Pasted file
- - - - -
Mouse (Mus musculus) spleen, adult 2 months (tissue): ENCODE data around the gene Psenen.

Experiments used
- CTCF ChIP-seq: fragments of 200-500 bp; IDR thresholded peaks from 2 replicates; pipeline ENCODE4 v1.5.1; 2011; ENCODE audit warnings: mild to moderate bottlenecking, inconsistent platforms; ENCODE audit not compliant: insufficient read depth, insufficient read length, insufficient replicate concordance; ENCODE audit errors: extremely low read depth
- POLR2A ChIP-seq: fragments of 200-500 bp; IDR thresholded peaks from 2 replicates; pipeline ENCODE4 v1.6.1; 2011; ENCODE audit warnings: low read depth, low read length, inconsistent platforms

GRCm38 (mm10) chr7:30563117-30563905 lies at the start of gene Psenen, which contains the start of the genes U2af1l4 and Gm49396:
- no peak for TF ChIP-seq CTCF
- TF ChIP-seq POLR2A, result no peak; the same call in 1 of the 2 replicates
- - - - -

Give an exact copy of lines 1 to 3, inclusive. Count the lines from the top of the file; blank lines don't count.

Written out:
Mouse (Mus musculus) spleen, adult 2 months (tissue): ENCODE data around the gene Psenen.

Experiments used
- CTCF ChIP-seq: fragments of 200-500 bp; IDR thresholded peaks from 2 replicates; pipeline ENCODE4 v1.5.1; 2011; ENCODE audit warnings: mild to moderate bottlenecking, inconsistent platforms; ENCODE audit not compliant: insufficient read depth, insufficient read length, insufficient replicate concordance; ENCODE audit errors: extremely low read depth